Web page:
Japan booked their place in the last eight, winning a hard fought game against the north Africans, who must now beat Spain in their last match to stand any chance of progress
Nagai lobbed home with just seven minutes remaining, after racing onto a clever flicked pass from Hiroshi Kiyotake, giving the Blue Samurai a deserved win against a Moroccan side lacking any punch or penetration.
Japan, winners in their first match against the much fancied Spanish at Hampden Park, made one change, with highly-rated right-back Hiroki Sakai not fully fit to start the match, therefore, his namesake Gotoku Sakai, started in defence.
Morocco also made just the single change to the side which drew 2-2 with Honduras in their opener, with Zakarya Bergdich, suspended after his red card in that game, replaced by full-back Abdellatif Noussair.
Pim Verbeek's team started brightly, fashioning a chance in the fourth minute when Nordin Amrabat timed his run into the box to perfection, but Japan skipper Maya Yoshida did just enough to put the Morocco striker off.
With the talented wingers Zakaria Labyad and Soufiane Bidaoui on either flank, it was no surprise to see the north African side utilising the wings at every available opportunity and one such move saw them force an 18th minute corner from which Amrabat had a chance following a knockdown, but his shot was well blocked by Sakai.
Three minutes later and more terrific work on the right-flank from Bidaoui saw him bamboozle the Japanese left-back Daisuke Suzuki, but the Lierse wideman's cross was behind the onrushing Labyad and the chance was lost.
Labyad, a new arrival in the Portugese capital Lisbon this summer having completed a move to Sporting, decided he'd have a go from distance in the 34th minute, and his 30-yarder almost caught out Shuichi Gonda at his near-post, but the keeper was alert enough to make the save.
Takashi Sekizuka's side, outstanding on the counter-attack in their surprise victory over Spain - when they really should have won by more than just the single goal - struggled to trouble the Moroccans in the opening 35 minutes, but almost took the lead when Yuki Otsu curled a splendid 25-yard effort just wide.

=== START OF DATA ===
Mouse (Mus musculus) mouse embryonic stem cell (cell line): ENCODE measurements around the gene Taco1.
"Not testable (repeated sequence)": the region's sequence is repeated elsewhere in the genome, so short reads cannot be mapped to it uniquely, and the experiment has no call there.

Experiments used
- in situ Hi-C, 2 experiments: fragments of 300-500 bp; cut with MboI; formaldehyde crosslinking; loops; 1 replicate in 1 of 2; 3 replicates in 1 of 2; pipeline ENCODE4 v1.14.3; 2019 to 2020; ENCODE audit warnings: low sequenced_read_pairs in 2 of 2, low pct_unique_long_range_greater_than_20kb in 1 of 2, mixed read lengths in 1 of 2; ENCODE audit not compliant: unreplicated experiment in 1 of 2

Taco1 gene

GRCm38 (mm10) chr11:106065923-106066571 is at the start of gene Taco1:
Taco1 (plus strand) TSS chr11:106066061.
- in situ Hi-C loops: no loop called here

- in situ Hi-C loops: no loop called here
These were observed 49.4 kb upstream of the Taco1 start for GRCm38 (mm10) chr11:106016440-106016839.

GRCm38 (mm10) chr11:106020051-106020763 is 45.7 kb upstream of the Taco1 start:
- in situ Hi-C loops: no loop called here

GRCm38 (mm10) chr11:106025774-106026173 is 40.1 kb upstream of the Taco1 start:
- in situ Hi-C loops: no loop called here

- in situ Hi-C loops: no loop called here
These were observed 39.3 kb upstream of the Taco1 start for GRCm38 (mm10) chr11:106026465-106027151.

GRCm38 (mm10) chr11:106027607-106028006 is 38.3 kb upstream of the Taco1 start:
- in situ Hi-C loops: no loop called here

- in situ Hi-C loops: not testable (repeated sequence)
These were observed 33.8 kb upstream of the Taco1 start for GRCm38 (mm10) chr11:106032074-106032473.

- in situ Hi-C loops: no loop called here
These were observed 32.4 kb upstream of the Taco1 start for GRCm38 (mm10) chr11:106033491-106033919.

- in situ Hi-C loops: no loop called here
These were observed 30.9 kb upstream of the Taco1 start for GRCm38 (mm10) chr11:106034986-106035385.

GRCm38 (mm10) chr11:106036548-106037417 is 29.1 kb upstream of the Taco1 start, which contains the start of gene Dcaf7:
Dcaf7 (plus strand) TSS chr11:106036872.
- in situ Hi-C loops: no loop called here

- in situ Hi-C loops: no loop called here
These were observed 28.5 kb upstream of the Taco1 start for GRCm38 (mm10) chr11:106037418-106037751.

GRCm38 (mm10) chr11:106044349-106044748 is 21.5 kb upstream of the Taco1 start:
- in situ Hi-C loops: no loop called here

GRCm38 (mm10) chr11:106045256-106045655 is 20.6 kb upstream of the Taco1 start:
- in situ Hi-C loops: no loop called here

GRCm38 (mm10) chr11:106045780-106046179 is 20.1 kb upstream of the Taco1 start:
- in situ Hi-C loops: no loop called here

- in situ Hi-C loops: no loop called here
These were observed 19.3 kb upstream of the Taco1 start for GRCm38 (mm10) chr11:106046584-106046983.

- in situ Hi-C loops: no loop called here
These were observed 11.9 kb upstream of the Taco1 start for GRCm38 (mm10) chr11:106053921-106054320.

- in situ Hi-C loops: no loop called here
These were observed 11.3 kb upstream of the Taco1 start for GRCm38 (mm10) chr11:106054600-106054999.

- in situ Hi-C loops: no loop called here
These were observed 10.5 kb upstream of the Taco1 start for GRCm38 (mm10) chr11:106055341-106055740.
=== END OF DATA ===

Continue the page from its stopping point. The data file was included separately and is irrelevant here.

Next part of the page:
Japan's goal against Spain came from a set-piece and they almost opened the scoring in a similar manner here, not once, but twice, before the half-time interval.
First, an inswinging corner from the right found the head of Suzuki, and his header was just about stopped on the goalline by Mohammed Amsif, when some in the stadium thought it had crossed the line.
Moments later, a corner from the opposite side found the head of Yoshida, but his glancing header went wide of Amsif's left-hand post, the final chance of a lacklustre half.
With the tempo noticeably quicker in the second-half, Morocco set about taking control of the match, aware that a point would be a better result for their opponents than themselves and forced a succession of early corners, but struggled to threaten the Japanese goal, Amrabat coming closest with a curling effort in the 58th minute, which went a yard wide.
Moments later however, and after 15 minutes spent almost exclusively in their own half, Japan were unfortunate not to be in front themselves.
A swift breakaway saw the ball arrive at the feet of Hiroshi Kiyotake, who drifted from the flank into a central area, before unleashing a terrific left-footed effort which Moroccan keeper Amsif did outstandingly well to tip onto the crossbar, before collecting the ball as it landed nearby, to ensure the stalemate continued.
Suddenly, Japan appeared reinvigorated and Otsu, the matchwinner in their opening game, forced another excellent save from Amsif, down low to his right to turn away the Japanese' 20-yard daisy-cutter.
From the resultant corner, skipper Yoshida again got his head to the ball, but under heavy pressure could only direct his effort over the crossbar from six yards.
With 15 minutes remaining Verbeek's response was to withdraw Bidaoui, replacing him with Brescia's defensive midfielder Omar El-Kaddouri, looking to stop Japan from breaking through the centre of his side.
However, it made no difference initially as Japan created the game's most clear-cut chance, from which they should have taken the lead.
Bursting through midfield, Hotaru Yamaguchi played a clever one-two with the previously anonymous Nagai, but presented with a golden opportunity, the Cerezo Osaka midfielder fired his shot over the crossbar.
Now firmly in the ascendency, Japan continued to attack and with seven minutes remaining, their bold approach got its reward.
Under pressure in the centre of the field, the impressive Kiyotake clipped the ball over the Morocco defence for Nagai to chase, and seeing Amsif charging from his goal-line to meet him, the 23-year-old striker lobbed the ball from 30-yards into the unguarded net.
With a lead to hold onto, the Asian side were more than happy to let the match drift to its conclusion, but Morocco, aware that without an equaliser their opponents would be certain of a place in the quarter-finals, looked to put some pressure on the Japanese goal, and almost levelled in the 92nd minute.
An aimless punt was flicked on by Barrada, but Labyad, clear of the last defender, saw his effort saved by Gonda, before Barrada's follow up was cleared by Tokunaga, ensuring victory for the Blue Samurai.